The Government has published revised Equality Act 2010 (Gender Pay Gap Information) Regulations 2017 (the "Regulations"), which amend and update the draft regulations that were released in February 2016. The revised Regulations will come into force on 6 April 2017. Employers in scope will need to be aware of the changes and be taking steps to ensure that they are in a position to publish their first gender pay gap report by 4 April 2018. The key changes in the Regulations as compared to the February 2016 version are summarised below.

Definition of "employees"

The Regulations require employers with over 250 employees on the "snapshot date" (see below) to publish data regarding their gender pay gap. The definition of employees has been clarified in the explanatory notes by reference to section 83 of the Equality Act 2010. This means that those working under a contract of employment, a contract of apprenticeship or a contract to personally do work will all be caught for the purposes of determining which employers are in scope. This is a significant clarification and, depending on the nature of the worker's contract, this could include self-employed contractors who are not on the employer's payroll system. However, the Regulations provide that there is no obligation to include pay data relating to workers (as opposed to employees) where the employer does not have such data and it is not reasonably practicable to obtain it. The definition in the February 2016 version of "employees" as being those who ordinarily work in Great Britain and whose contracts of employment are governed by UK legislation does not appear in the revised Regulations; this may be clarified in subsequent guidance but, for the time being, the intention behind this change is unclear.


The timeline for capturing and publishing data has been brought forward slightly. The "snapshot date" is now 5 April 2017 (changed from 30 April 2017) meaning that the first gender pay gap reports must be published by 4 April 2018, based on hourly pay data as at 5 April 2017 and bonus data from the preceding year. This should assist employers as relevant bonus data can be taken from form P60s.

Components of pay

The pay components to be collected and analysed largely remain the same, but the Government has included separate definitions for "ordinary pay" (comprising basic pay, allowances, pay for piecework, pay for leave and shift premium pay) and "bonus pay" (comprising cash, vouchers, securities, securities options or interests in securities which relate to profit sharing, productivity, performance, incentive or commission). Both elements of pay are used to determine the hourly pay rate and more detailed provisions have been included in the Regulations to explain how this must be calculated. The Government has also clarified that bonuses in the form of securities, securities options and interests in securities are to be treated as paid to the employee at the time, and in the amounts in respect of which, they give rise to any taxable earnings.

Calculations of pay

The measures of the gender pay gap are the mean and median pay gap with reference to hourly pay, the mean and median pay gap with reference to bonus pay, the proportion of male and female employees who receive a bonus and the total number of male and female employees in each quartile pay band.

One of the most significant amendments in the revised Regulations relates to the calculation of hourly pay. When calculating hourly pay (for the purposes of the mean and median pay gap and quartile proportions), employers should refer only to "full-pay relevant employees". This means that employees who are paid at a reduced rate or nil as a result of being on annual leave, maternity, paternity, adoption or shared parental leave, sick leave and/or special leave during the pay period within which 5 April falls. The pay period is, generally speaking, the weekly, fortnightly or monthly period in respect of which the employer pays basic pay. This change addresses the concern that an employer’s gender pay gap could appear to be greater if, for example, it had a significant number of female employees absent on maternity leave and receiving statutory maternity pay (or no pay) at the snapshot date. These employees are not, however, excluded from the bonus pay gap calculations.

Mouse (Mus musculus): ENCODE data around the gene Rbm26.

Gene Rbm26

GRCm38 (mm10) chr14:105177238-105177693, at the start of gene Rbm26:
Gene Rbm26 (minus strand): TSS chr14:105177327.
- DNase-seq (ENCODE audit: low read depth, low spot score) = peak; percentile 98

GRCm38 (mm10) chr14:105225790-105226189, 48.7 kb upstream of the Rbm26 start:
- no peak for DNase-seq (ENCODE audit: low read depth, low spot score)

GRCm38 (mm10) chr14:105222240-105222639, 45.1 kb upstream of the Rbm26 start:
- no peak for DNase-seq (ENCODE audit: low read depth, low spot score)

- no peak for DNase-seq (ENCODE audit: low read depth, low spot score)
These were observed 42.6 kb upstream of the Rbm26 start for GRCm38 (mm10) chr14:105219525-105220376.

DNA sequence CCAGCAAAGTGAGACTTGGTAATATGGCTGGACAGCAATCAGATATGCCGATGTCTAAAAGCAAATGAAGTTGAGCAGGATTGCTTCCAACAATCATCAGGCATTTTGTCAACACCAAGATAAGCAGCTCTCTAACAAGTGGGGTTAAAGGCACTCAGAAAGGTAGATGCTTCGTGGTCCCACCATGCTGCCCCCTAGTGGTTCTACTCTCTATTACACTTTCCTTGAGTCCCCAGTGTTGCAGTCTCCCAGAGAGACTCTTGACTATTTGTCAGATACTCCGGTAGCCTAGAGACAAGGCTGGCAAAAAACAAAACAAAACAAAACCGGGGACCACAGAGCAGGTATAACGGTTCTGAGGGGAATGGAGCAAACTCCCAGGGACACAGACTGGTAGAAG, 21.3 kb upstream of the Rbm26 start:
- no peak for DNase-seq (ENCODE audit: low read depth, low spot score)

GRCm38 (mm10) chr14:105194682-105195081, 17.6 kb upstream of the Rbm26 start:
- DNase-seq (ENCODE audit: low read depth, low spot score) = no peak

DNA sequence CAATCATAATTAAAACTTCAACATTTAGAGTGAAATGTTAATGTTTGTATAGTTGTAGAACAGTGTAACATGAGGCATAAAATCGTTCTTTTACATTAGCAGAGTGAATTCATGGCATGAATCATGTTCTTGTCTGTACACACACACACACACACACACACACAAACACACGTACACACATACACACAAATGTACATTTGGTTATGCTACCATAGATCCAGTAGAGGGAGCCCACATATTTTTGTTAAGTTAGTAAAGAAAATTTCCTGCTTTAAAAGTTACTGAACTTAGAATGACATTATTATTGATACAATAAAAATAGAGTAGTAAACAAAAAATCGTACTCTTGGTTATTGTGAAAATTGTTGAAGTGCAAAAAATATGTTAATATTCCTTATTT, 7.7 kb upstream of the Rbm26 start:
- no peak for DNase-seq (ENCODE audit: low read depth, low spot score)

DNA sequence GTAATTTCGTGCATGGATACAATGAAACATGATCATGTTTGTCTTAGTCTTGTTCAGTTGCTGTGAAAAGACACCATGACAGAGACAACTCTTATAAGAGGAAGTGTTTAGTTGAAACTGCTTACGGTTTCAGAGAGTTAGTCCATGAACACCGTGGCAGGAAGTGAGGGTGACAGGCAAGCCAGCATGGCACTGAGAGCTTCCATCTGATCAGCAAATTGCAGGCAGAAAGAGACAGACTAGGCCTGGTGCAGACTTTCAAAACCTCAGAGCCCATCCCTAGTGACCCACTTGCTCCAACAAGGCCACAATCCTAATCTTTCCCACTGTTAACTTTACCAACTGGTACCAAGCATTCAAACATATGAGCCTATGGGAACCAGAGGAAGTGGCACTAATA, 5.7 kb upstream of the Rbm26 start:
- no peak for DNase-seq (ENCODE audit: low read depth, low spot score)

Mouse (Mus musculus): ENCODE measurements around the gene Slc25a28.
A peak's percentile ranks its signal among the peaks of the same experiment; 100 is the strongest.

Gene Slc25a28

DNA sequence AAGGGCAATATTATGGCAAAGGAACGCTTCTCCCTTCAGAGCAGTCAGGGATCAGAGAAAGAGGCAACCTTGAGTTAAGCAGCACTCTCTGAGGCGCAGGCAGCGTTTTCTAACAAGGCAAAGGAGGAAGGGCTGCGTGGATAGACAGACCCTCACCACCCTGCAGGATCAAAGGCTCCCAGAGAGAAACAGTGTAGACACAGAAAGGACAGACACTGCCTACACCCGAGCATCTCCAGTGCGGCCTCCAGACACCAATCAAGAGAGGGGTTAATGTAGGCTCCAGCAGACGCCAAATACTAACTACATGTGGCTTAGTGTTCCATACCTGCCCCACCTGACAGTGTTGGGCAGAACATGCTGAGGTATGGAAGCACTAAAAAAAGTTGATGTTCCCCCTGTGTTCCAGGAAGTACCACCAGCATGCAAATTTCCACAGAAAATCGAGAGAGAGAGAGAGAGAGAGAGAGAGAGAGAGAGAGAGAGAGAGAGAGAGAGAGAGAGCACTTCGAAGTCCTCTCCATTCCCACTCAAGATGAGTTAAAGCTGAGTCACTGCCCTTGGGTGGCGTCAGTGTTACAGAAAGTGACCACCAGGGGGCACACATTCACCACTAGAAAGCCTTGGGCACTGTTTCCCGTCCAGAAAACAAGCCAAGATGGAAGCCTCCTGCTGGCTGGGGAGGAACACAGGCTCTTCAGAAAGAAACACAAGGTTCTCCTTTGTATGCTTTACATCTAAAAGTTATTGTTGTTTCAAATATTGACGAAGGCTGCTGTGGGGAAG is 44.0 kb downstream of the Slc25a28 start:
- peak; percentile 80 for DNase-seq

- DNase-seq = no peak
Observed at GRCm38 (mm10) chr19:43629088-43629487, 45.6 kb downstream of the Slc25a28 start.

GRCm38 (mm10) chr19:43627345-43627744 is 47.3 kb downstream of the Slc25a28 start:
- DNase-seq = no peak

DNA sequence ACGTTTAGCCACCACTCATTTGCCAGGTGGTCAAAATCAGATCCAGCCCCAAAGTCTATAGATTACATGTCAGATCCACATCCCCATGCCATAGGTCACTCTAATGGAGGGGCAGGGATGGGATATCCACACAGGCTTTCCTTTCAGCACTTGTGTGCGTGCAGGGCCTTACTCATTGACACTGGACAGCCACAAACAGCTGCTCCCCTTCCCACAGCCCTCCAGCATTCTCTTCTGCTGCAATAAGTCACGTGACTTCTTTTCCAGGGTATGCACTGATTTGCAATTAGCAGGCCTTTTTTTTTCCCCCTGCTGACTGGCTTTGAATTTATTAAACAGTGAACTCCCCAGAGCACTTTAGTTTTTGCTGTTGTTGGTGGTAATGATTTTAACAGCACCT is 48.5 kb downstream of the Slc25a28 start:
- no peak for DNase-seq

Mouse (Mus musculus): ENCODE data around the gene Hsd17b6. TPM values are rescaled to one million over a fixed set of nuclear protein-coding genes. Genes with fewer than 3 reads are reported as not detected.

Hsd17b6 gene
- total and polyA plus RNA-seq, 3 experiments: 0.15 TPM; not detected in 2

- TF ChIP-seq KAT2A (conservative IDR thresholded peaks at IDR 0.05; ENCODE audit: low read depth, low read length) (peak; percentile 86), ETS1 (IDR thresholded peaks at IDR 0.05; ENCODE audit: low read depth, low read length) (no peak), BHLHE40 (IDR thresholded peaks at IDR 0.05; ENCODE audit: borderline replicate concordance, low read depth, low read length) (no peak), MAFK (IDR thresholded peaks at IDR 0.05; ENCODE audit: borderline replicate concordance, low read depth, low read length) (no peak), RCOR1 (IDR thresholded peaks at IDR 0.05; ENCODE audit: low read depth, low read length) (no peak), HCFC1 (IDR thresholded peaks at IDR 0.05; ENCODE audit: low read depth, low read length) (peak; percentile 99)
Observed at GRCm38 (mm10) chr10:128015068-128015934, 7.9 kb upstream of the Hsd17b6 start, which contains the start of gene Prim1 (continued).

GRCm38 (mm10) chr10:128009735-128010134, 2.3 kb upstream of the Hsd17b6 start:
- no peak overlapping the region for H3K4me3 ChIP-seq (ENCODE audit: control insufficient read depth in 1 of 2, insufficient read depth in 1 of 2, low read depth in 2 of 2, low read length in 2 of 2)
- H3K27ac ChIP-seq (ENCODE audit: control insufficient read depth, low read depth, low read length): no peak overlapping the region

In light of the February 2016 draft regulations, there was much debate as to whether the pay quartiles should be split by reference to the number of employees or the overall pay range. The revised Regulations clarify that employers should follow the former approach and each quartile should contain (as far as possible) the same number of employees. To avoid manipulation of quartile data, the Regulations provide that where employees on the same hourly rate of pay fall within more than one quartile (i.e. because of the requirement to assign equal numbers to each quartile), the relative proportion of male and female employees receiving that rate of pay must be the same in each of the relevant quartiles.


The explanatory notes state that failure to comply with the Regulations constitutes an unlawful act under s34 Equality Act 2006 Equality Act and the Equality and Human Rights Commission can take action. The February 2016 draft regulations contained no sanctions so this indicates a movement by the Government to ensure that the regulations are taken seriously. In reality though the key incentive for complying with the Regulations will remain the adverse PR consequences flowing from the likelihood that the Government will publish league tables and identify non-compliant companies.

If you should require support from any of us on gender pay gap reporting or any wider employment legal issues, please do not hesitate to get in touch.